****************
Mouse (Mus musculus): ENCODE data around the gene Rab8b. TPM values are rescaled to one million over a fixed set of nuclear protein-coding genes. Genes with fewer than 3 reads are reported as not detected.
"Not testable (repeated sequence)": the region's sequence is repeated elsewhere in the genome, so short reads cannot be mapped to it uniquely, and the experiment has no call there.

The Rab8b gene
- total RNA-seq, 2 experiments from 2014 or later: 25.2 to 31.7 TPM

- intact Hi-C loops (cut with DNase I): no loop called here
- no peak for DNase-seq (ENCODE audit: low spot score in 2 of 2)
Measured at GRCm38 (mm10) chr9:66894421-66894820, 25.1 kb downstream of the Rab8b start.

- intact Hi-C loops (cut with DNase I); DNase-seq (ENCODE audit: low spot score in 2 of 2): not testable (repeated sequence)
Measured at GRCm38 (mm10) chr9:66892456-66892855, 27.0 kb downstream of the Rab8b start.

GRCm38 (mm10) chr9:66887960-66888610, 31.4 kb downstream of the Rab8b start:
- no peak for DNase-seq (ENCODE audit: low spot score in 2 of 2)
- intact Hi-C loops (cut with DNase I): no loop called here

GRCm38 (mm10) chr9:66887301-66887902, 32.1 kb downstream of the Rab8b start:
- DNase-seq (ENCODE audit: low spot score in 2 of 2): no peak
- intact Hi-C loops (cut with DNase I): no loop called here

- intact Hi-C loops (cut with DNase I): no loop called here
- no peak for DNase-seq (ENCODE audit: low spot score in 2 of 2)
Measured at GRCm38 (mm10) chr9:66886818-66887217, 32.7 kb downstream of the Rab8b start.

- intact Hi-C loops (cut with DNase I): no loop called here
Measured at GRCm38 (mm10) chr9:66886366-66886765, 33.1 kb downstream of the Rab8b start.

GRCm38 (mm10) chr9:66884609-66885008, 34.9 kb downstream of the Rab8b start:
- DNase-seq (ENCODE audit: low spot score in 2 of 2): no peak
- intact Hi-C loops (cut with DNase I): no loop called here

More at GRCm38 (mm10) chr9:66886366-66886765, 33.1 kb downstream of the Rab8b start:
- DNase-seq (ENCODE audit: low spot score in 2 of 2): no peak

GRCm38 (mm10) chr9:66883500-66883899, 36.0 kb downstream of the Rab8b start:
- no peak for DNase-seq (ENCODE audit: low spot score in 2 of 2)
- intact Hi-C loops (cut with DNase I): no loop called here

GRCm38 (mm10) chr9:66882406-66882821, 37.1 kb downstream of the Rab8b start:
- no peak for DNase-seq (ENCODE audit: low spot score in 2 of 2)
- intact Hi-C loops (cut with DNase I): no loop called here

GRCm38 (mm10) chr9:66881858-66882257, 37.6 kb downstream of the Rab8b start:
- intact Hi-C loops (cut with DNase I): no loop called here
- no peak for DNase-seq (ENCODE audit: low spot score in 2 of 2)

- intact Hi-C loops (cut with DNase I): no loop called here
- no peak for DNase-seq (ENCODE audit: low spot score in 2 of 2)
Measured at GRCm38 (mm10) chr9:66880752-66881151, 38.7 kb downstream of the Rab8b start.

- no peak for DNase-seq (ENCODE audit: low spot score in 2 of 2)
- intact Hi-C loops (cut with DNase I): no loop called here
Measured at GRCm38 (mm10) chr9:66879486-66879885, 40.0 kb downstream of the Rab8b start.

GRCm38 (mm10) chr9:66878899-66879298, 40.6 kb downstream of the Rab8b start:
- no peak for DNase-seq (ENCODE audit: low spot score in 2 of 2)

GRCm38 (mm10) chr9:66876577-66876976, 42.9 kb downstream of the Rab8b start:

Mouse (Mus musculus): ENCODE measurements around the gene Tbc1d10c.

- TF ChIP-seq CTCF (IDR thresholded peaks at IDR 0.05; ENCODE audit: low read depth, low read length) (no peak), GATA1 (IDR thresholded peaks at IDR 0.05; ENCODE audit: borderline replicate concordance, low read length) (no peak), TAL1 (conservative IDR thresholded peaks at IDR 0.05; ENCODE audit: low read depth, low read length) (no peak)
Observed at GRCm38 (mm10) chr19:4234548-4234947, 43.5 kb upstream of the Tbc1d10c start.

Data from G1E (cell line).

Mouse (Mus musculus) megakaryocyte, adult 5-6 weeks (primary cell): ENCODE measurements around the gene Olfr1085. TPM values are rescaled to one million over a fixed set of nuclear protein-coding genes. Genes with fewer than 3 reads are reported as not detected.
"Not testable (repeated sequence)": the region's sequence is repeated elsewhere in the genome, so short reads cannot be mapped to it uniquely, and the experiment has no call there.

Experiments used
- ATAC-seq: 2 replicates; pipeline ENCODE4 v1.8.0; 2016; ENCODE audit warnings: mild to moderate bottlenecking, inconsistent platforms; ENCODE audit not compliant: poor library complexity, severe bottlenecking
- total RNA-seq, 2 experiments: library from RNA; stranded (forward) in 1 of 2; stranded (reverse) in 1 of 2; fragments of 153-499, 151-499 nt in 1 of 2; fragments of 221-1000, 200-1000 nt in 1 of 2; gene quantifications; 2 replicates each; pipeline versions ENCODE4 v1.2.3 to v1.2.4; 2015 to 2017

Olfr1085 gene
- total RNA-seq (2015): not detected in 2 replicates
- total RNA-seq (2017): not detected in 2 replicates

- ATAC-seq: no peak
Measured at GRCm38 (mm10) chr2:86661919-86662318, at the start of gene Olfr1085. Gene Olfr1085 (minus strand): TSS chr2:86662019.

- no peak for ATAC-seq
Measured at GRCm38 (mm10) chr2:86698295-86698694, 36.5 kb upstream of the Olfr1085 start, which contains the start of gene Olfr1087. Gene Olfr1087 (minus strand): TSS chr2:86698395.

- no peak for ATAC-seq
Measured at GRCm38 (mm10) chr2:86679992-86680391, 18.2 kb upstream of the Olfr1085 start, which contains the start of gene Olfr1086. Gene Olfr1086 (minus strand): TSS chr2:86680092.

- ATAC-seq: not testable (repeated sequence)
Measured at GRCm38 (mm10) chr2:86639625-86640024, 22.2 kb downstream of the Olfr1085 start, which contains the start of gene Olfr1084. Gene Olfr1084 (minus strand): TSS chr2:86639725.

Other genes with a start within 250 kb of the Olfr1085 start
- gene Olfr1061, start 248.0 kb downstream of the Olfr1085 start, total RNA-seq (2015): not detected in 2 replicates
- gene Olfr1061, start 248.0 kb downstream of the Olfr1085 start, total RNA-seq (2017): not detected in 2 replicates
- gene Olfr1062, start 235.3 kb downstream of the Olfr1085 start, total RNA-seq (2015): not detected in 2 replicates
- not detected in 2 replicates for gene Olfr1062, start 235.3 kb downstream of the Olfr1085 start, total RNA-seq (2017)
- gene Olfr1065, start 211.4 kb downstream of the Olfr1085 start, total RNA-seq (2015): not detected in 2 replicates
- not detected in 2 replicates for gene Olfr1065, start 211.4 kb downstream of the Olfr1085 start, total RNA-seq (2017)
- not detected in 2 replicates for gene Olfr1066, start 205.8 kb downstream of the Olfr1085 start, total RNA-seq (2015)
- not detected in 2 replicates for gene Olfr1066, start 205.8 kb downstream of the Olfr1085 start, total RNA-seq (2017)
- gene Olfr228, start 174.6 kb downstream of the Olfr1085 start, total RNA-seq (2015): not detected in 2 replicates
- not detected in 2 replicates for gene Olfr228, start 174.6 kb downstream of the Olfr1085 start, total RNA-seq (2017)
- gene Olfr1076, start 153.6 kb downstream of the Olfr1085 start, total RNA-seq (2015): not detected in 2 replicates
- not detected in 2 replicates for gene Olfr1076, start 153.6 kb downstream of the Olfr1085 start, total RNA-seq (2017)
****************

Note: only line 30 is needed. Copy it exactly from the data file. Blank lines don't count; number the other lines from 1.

- no peak for DNase-seq (ENCODE audit: low spot score in 2 of 2)